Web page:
Saturday, February 14, 2009

Mutual Fund Myths



We all know about mutual funds as one of the best investment options for investors who want to invest in the equity market but do not have the time or expertise to invest themselves in the stock market. As an investor it is our responsibility to ensure that we do not invest in funds that would not provide the best returns for us. There have been some funds that have outperformed its peers by a long way and there have been funds that have underperformed its peers in a very wrong way. People who invested in such funds have lost their money. As a prudent investor, this is something that we do not want.

Choosing a good mutual fund is an important decision. While doing so, even intelligent investors go by the hypes surrounding mutual fund schemes. There are a number of misconceptions that plague investors and have a direct negative impact on our investments.

The purpose of this article is to try to clear of such misconceptions.

1. A fund with a NAV of Rs. 10 is cheaper than a fund with NAV of Rs. 50
This is the biggest of all misconceptions. Many people believe that funds with a lower NAV are cheaper than funds with higher NAVs and invest in them blindly. The NAV of a mutual fund represents the market value of all the investments of a mutual fund. Any capital appreciation in the fund scheme will depend on the price movement of its underlying securities. Suppose you invest Rs. 1000 each in Fund A (A new scheme with NAV 10) and fund B (An older scheme with NAV 50) you will get 100 units of fund A and 20 units of fund B. Let us assume both the funds invest in the same stocks. If the stocks appreciate by 10% then the NAVs of both the funds would appreciate by 10% which implies it would go to Rs. 11 and Rs. 55 respectively. So in both cases your investment would go to Rs. 1100. I.e., the returns are identical irrespective of the NAV of the fund.

In fact the NAV of fund B is 50 which means, this fund has been actively and properly managed and hence the funds assets have increased from Rs. 10 per unit to Rs.50 per unit. Which is a good indicator of the funds performance and there are chances that it would outperform the new fund.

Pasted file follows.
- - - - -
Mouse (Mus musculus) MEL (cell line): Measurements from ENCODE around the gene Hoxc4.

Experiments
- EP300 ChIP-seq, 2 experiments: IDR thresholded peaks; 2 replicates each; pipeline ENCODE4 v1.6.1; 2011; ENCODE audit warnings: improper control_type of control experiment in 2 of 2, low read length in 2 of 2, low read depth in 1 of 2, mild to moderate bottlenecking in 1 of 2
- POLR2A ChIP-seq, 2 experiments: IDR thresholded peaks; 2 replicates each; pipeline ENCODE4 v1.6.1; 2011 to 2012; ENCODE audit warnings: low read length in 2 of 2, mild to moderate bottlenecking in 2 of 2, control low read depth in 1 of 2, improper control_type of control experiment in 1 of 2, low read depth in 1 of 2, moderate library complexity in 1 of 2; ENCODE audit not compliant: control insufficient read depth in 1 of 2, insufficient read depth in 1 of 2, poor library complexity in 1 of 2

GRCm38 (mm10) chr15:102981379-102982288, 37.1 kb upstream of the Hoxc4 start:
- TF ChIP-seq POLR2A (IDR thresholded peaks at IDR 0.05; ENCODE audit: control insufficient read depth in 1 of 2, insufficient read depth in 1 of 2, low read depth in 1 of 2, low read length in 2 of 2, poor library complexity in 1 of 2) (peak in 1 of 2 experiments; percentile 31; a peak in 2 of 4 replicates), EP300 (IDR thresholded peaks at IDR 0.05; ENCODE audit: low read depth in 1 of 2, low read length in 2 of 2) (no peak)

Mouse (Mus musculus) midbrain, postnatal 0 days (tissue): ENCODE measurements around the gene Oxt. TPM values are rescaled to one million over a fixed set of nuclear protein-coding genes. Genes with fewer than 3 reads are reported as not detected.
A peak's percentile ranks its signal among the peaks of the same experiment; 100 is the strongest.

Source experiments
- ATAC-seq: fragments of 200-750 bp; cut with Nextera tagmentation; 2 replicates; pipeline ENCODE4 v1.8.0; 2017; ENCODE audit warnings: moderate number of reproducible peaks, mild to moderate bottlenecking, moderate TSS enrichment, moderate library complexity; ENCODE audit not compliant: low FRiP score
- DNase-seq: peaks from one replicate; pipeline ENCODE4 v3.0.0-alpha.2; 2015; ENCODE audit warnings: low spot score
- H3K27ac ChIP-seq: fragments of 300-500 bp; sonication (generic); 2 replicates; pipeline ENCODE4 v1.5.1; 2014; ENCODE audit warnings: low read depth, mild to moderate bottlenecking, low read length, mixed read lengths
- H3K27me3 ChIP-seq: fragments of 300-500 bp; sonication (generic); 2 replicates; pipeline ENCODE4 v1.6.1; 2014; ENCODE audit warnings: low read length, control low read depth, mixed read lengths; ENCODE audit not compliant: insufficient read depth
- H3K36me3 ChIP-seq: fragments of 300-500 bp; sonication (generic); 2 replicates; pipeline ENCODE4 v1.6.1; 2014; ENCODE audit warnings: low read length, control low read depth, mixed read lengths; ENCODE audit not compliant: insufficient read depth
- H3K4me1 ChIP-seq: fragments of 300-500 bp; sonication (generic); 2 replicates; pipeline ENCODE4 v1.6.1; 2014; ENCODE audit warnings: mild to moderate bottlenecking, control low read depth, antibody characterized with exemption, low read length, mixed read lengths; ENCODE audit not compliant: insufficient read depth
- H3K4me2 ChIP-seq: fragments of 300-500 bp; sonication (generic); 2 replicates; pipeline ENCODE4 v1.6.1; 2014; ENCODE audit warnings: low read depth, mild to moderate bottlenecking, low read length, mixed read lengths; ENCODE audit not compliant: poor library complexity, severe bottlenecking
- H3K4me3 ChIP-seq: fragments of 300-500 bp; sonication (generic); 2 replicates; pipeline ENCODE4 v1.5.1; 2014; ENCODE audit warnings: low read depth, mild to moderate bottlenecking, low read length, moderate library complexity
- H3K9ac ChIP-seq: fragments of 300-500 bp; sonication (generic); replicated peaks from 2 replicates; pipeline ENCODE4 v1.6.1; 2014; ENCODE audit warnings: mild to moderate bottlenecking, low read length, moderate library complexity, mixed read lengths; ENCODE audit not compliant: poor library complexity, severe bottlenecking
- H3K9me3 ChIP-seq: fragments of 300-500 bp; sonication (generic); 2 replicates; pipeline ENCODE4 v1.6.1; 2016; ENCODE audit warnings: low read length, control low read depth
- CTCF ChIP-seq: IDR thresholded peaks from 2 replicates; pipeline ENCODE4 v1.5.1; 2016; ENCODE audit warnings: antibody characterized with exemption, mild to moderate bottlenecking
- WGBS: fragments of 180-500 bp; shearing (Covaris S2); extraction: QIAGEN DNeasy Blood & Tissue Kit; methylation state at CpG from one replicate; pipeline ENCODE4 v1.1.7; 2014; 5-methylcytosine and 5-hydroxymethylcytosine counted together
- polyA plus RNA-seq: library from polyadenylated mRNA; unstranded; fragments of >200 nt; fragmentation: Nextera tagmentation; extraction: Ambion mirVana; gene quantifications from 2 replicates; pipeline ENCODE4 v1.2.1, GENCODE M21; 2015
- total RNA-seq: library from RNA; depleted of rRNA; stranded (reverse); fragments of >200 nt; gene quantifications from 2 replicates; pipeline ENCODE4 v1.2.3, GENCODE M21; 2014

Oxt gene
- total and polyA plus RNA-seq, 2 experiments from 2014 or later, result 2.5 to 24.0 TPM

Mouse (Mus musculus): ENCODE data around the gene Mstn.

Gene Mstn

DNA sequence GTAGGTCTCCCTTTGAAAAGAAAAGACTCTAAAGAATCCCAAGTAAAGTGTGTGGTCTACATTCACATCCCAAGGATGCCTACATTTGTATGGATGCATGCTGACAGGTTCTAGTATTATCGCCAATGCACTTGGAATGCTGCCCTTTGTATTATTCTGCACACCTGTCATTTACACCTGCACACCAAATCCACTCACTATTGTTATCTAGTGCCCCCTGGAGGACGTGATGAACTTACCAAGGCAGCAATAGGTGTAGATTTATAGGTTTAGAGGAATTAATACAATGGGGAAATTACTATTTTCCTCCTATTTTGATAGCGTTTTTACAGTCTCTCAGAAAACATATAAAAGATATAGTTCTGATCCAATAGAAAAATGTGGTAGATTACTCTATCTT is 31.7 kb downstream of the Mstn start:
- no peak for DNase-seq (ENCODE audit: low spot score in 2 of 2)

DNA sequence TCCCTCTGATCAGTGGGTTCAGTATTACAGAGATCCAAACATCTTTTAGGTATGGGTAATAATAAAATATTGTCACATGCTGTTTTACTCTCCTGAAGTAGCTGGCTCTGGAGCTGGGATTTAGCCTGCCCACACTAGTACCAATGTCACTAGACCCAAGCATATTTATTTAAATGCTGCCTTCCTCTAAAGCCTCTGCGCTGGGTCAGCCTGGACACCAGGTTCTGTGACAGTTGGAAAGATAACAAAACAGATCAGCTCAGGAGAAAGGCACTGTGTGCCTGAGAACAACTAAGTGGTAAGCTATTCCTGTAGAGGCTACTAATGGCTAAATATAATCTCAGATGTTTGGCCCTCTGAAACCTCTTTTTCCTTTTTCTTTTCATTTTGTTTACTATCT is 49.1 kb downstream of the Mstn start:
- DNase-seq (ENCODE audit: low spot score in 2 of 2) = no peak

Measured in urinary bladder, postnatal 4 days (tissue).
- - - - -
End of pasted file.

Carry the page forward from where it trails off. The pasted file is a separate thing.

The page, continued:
In vesting in new fund offerings (NFO’s) is advisable only when you are a high risk investor and also only when you are very confident of the fund manager’s capabilities. Investing in a new fund with a new fund manager is a great risk which may or may not be fruitful.

2. Funds with a Larger corpus always generate higher returns
A fund with a very large corpus is prone to inefficiencies as rising assets make it difficult for the fund managers to manage after a certain point. Many fund managers are experts in managing mid sized funds and falter when their asset size goes beyond a certain limit.

As the fund size increases, they would have to take exposure to newer stocks because they cannot risk overexposure to certain stocks. This may result in them including less researched or low potential stocks in their portfolio. Or in some cases managers risk overexposure to certain stocks/sectors and it proves a disaster in certain cases.
For example due to the financial meltdown the stocks of banks and financial institutions have taken the worst hit. Some large funds that had heavy exposure to these stocks are the ones whose NAV’s have dropped the most.

3. Funds that regularly declare dividends are good buys
Dividend income is an important criterion which many investors consider before buying a MF. Fund houses declare dividends when they have distributable surplus. They do it either when their fund size becomes very big or when they do not have sufficient investment avenues and feel its better to declare a dividend than holding cash or when they have made significant profits and want to share it with the investors.

In most cases the third reason is the reason for declaring dividends. If that is the case investing in such funds is a good buy but if the reason are either of the 2 other reasons then the investment decision may not be the best.

In some cases, some fund managers sell off good stocks to raise money to declare dividends to ensure that the investors think they are also competitive.

4. SIP investments are always better than Lump sum investments.
A SIP is the best way to invest during volatile times as it lowers our average cost per unit. This is also termed as rupee cost averaging. This is beneficial when the markets are very volatile and the stock prices go up and down frequently.

During bull markets when the stock prices are steadily rising, SIP’s fail to score when compared to lump investments. Since the stock market is rising the asset values increase regularly and somebody who invested in lump would have more units than somebody who invested via a SIP for the same amount.

Happy Investing!!!

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